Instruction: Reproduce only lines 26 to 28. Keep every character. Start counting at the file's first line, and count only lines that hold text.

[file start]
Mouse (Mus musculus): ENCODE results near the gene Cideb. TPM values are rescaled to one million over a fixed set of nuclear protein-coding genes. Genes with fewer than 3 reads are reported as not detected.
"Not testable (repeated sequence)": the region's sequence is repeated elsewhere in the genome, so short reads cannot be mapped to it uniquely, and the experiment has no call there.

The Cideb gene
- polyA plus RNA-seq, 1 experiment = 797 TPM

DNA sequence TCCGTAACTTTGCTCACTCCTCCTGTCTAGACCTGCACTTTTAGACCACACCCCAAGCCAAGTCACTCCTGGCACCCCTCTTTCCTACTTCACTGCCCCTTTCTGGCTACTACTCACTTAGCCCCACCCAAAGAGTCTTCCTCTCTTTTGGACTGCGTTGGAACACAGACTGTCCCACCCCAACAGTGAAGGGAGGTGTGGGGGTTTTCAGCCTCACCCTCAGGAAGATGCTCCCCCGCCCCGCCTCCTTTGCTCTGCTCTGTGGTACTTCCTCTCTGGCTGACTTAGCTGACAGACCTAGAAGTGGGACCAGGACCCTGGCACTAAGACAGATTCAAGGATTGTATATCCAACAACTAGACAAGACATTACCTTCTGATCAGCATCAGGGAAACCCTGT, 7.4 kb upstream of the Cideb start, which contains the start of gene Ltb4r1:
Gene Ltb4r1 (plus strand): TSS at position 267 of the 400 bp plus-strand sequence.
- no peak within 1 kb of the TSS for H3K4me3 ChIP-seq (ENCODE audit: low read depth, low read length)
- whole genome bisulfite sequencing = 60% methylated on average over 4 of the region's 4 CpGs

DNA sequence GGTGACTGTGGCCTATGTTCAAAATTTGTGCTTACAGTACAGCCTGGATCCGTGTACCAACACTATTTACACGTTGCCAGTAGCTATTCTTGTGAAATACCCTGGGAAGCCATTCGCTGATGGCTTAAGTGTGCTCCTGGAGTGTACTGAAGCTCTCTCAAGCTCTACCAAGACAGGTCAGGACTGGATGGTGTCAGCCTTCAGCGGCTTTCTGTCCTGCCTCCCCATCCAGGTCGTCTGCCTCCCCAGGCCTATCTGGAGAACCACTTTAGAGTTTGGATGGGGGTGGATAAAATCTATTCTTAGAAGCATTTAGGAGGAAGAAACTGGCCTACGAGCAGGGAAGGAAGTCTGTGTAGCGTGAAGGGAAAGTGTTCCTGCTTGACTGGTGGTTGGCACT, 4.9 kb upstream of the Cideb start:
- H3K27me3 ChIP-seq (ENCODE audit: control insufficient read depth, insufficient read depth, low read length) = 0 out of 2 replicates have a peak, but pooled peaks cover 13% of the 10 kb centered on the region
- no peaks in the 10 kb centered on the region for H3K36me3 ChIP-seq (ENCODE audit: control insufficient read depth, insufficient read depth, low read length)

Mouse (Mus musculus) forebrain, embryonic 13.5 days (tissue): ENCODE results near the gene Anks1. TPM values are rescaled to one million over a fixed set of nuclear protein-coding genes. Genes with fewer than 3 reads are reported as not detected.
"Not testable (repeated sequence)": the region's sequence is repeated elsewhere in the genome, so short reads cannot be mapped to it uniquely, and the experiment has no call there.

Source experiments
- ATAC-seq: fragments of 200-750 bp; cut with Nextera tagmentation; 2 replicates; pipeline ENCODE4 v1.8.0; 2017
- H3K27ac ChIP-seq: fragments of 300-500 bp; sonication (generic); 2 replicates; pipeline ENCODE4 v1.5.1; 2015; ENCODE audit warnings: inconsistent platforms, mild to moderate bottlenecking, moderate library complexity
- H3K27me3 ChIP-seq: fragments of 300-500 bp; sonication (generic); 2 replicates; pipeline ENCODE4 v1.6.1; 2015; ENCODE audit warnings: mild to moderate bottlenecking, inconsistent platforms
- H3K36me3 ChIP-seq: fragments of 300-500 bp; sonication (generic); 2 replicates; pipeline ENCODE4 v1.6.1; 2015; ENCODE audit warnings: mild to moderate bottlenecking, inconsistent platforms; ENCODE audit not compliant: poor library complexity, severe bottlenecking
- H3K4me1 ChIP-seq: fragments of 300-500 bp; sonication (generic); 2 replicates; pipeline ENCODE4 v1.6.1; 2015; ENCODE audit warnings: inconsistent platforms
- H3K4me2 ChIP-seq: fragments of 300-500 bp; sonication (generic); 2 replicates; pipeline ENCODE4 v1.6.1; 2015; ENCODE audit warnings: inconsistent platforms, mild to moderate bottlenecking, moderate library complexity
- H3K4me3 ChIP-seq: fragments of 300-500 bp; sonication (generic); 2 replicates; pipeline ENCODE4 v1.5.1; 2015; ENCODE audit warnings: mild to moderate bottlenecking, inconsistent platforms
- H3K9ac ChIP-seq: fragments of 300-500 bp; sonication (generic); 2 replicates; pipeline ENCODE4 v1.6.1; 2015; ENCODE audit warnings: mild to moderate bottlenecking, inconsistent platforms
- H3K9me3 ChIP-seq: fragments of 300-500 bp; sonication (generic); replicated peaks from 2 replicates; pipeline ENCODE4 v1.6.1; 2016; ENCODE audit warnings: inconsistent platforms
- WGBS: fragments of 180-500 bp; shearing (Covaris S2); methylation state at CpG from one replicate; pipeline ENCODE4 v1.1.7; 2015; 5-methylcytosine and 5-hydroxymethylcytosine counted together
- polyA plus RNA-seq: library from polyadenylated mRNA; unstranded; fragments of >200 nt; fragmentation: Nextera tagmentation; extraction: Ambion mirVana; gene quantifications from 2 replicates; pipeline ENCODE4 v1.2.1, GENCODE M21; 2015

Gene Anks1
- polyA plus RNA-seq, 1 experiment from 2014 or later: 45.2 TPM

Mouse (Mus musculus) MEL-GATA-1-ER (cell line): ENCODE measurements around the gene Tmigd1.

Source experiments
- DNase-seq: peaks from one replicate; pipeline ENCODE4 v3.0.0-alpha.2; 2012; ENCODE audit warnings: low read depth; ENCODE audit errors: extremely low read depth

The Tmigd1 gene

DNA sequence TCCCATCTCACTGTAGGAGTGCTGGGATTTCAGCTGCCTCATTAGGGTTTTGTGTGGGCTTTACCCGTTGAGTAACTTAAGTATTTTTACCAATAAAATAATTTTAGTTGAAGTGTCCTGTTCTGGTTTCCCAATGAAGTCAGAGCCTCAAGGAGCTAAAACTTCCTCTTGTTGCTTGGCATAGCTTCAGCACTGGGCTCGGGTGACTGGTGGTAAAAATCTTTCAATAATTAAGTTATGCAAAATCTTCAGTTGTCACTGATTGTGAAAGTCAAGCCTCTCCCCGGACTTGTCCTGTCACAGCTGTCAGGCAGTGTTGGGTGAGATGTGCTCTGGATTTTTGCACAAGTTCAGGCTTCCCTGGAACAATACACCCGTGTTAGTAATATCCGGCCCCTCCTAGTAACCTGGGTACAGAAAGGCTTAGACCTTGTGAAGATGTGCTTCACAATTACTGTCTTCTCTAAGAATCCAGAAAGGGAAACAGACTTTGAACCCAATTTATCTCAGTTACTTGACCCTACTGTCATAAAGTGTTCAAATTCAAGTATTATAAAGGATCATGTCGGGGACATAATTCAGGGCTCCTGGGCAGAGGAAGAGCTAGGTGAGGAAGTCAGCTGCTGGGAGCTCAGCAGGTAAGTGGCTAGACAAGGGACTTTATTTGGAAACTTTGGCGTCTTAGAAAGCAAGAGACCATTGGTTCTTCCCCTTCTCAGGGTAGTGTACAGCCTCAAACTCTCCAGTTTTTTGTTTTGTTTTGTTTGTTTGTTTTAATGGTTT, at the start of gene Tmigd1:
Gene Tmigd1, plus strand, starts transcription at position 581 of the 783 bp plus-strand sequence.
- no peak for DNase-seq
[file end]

Gene Anks1
- polyA plus RNA-seq, 1 experiment from 2014 or later: 45.2 TPM

Mouse (Mus musculus) MEL-GATA-1-ER (cell line): ENCODE measurements around the gene Tmigd1.